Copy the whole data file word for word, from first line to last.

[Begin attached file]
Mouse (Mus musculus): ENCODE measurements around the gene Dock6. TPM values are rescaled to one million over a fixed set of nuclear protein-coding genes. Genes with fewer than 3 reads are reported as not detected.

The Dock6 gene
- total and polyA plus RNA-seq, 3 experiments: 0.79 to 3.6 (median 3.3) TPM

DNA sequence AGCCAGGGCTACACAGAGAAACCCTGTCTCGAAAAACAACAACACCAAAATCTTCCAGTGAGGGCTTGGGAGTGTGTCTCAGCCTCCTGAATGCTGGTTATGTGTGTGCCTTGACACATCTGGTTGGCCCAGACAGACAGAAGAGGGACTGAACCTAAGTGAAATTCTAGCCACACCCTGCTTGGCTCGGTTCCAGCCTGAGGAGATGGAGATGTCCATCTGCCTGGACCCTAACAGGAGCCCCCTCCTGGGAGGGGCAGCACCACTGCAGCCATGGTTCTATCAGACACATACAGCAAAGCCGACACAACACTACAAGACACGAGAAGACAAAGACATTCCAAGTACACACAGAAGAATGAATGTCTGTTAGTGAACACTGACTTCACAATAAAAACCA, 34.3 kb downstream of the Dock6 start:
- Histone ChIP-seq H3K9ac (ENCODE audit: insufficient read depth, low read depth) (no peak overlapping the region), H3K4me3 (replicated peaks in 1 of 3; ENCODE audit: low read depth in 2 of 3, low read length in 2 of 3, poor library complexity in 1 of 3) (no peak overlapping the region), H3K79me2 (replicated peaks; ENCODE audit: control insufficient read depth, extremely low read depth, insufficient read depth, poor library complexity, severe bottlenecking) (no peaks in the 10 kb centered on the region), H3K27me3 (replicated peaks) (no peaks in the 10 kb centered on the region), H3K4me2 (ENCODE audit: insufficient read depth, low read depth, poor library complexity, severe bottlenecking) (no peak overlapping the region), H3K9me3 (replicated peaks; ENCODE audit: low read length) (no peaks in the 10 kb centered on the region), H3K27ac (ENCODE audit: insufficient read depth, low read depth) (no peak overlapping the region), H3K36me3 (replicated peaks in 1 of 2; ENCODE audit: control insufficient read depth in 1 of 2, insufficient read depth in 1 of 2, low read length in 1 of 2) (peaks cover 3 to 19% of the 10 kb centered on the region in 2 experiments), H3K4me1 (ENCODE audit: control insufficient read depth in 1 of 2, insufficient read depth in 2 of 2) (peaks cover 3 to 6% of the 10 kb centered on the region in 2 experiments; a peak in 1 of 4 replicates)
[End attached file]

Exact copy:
Mouse (Mus musculus): ENCODE measurements around the gene Dock6. TPM values are rescaled to one million over a fixed set of nuclear protein-coding genes. Genes with fewer than 3 reads are reported as not detected.

The Dock6 gene
- total and polyA plus RNA-seq, 3 experiments: 0.79 to 3.6 (median 3.3) TPM

DNA sequence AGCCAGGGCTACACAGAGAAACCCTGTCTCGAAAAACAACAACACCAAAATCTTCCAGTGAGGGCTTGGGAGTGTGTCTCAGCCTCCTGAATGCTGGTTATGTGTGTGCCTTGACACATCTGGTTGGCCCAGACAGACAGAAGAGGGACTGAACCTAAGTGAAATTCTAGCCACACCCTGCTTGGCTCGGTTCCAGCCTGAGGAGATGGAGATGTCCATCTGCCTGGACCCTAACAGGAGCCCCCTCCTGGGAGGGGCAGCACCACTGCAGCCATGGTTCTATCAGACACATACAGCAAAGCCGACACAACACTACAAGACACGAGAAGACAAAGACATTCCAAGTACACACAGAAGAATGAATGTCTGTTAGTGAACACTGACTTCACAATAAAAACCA, 34.3 kb downstream of the Dock6 start:
- Histone ChIP-seq H3K9ac (ENCODE audit: insufficient read depth, low read depth) (no peak overlapping the region), H3K4me3 (replicated peaks in 1 of 3; ENCODE audit: low read depth in 2 of 3, low read length in 2 of 3, poor library complexity in 1 of 3) (no peak overlapping the region), H3K79me2 (replicated peaks; ENCODE audit: control insufficient read depth, extremely low read depth, insufficient read depth, poor library complexity, severe bottlenecking) (no peaks in the 10 kb centered on the region), H3K27me3 (replicated peaks) (no peaks in the 10 kb centered on the region), H3K4me2 (ENCODE audit: insufficient read depth, low read depth, poor library complexity, severe bottlenecking) (no peak overlapping the region), H3K9me3 (replicated peaks; ENCODE audit: low read length) (no peaks in the 10 kb centered on the region), H3K27ac (ENCODE audit: insufficient read depth, low read depth) (no peak overlapping the region), H3K36me3 (replicated peaks in 1 of 2; ENCODE audit: control insufficient read depth in 1 of 2, insufficient read depth in 1 of 2, low read length in 1 of 2) (peaks cover 3 to 19% of the 10 kb centered on the region in 2 experiments), H3K4me1 (ENCODE audit: control insufficient read depth in 1 of 2, insufficient read depth in 2 of 2) (peaks cover 3 to 6% of the 10 kb centered on the region in 2 experiments; a peak in 1 of 4 replicates)